With the Boston Celtics’ dramatic game 7 victory over upstart 8-seed Philadelphia on Saturday, the stage is set for both conference finals series in the NBA playoffs.
In the East, Boston will face off against LeBron James, Dwyane Wade, and the Miami Heat in a rematch of last season’s Eastern semifinals, a series that Miami took 4-1 after Boston point guard Rajon Rondo dislocated his elbow. The Heat easily dispatched the New York Knicks in round one, and then faced an up-and-coming Indiana Pacers team in a round two series characterized by hard fouls, chippy play, and multiple suspensions. The Heat won in six (after struggling early and going down 2-1), but they remain without their third star, power forward Chris Bosh, out indefinitely with an abdominal strain. James and Wade will have to take on an even larger scoring burden than usual.
The Celtics, meanwhile, are in the midst of another improbably postseason run, sustained largely by the transcendent play of Rondo and the 33-year-old Kevin Garnett. The Cs are contending with a bevy of injuries of their own, with two of the members of their hall-of-fame Big Three hobbled by injuries—Paul Pierce is playing with a sprained MCL, and Ray Allen is battling bone spurs in his ankles. The Celtics also lost starting 2-guard Avery Bradley, a second-year guard who emerged this year as one of the best perimeter defenders in the NBA, to season-ending shoulder surgery during the Philadelphia series. Bradley’s absence leaves their bench woefully thin, and means their options for checking Wade start with the near-crippled Allen and end with offensive nonentity Mickael Pietrus.
Miami has the upper hand in this series, but if Boston can slow James or Wade down they have a chance, albeit a slim one. The x-factor is Rondo-he had a triple-double and destroyed the 76ers down the stretch of game 7, and point guard is one position the Heat have trouble containing.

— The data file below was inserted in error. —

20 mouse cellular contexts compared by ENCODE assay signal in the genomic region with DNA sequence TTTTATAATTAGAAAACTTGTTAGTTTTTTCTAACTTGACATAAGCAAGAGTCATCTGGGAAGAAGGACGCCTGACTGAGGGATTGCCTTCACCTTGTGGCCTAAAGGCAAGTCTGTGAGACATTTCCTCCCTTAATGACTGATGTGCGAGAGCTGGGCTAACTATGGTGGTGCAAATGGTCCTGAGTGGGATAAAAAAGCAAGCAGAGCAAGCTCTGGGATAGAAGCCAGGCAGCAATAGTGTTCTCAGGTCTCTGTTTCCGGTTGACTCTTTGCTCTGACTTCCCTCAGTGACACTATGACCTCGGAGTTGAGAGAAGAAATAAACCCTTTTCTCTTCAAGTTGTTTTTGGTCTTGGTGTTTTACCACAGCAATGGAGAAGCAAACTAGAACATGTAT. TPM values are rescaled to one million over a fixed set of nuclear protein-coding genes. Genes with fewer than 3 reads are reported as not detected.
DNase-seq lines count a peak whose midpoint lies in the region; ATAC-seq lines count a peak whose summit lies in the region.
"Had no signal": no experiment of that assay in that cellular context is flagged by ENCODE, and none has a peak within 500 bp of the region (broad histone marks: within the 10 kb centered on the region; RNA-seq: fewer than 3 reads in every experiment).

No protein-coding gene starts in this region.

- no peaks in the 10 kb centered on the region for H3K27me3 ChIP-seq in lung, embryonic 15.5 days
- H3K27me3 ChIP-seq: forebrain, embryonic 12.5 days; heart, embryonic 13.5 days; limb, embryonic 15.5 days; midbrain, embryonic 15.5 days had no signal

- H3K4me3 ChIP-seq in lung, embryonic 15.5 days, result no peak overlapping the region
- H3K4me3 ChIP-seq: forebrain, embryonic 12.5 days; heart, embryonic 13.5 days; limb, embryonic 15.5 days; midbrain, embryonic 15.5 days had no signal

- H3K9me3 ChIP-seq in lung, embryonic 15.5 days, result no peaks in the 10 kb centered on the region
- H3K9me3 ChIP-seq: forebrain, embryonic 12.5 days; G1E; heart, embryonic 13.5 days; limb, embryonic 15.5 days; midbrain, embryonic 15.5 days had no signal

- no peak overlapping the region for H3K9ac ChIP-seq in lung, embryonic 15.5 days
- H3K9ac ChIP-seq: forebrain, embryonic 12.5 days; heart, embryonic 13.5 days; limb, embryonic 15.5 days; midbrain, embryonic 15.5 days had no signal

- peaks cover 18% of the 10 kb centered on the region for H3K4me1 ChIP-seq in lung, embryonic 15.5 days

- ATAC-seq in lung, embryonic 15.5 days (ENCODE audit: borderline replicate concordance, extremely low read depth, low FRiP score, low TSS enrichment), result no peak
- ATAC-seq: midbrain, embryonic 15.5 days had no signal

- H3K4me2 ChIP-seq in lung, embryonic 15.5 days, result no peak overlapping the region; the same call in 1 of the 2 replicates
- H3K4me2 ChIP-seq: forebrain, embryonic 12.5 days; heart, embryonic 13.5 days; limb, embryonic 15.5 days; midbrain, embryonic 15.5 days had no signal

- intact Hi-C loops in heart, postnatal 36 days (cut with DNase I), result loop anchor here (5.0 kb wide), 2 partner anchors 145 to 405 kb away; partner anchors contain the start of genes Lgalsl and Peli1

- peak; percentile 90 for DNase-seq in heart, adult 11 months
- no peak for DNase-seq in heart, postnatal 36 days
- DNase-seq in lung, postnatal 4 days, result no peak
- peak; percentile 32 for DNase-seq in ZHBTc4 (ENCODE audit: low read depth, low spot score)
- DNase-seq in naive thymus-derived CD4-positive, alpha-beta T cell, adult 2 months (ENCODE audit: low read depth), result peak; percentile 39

Out West, the conference finals matches up two franchises that are models of success: the San Antonio Spurs and Oklahoma City Thunder. The Spurs, led by a rejuvenated Tim Duncan and a playing-out-of-his-mind Tony Parker, have been the best team in the league for half the season and have yet to lose in the playoffs. The Thunder have been nearly as good, sweeping the defending champion Dallas Mavericks and only dropping one game in the second round to the Los Angeles Lakers.
Neither team has really been tested yet these playoffs, but the Spurs have won eight of the last ten meetings between the two teams, and have the clear advantage of experience, coaching, and a remarkably adaptable offensive system that sniffs out opponents weaknesses and attacks them relentlessly. Still, the Thunder have three young stars in Kevin Durant, Russell Westbrook, and James Harden who are capable of exploding at any time, and the team with the second-best record in the league can’t be counted out just yet. The matchup to watch will be Parker versus Westbrook, which has gone decidedly in the Spurs’ favor this season.
There are lots of compelling storylines in play for the Finals: a potential meeting between Durant and James, who are often held up in contrast to each other (Durant the choirboy, James the villain); the possibility of James, the best player in the world for about 5 years now, finally breaking through and winning a title, potentially in a rematch with the Spurs, who eviscerated his Cavaliers the one time he made the Finals with Cleveland; a contest between two proud, aging teams in Boston and San Antonio, and two of the greatest power forwards of all time in Duncan and Garnett (not to mention Duncan’s personal animosity, brought about by Garnett’s history of baiting and “weird trash talk,” according to a rare interview with Sports Illustrated).
The playoffs have had relatively little drama so far, outside of the bevy of injuries in the Eastern Conference—but with luck, that’s about to change.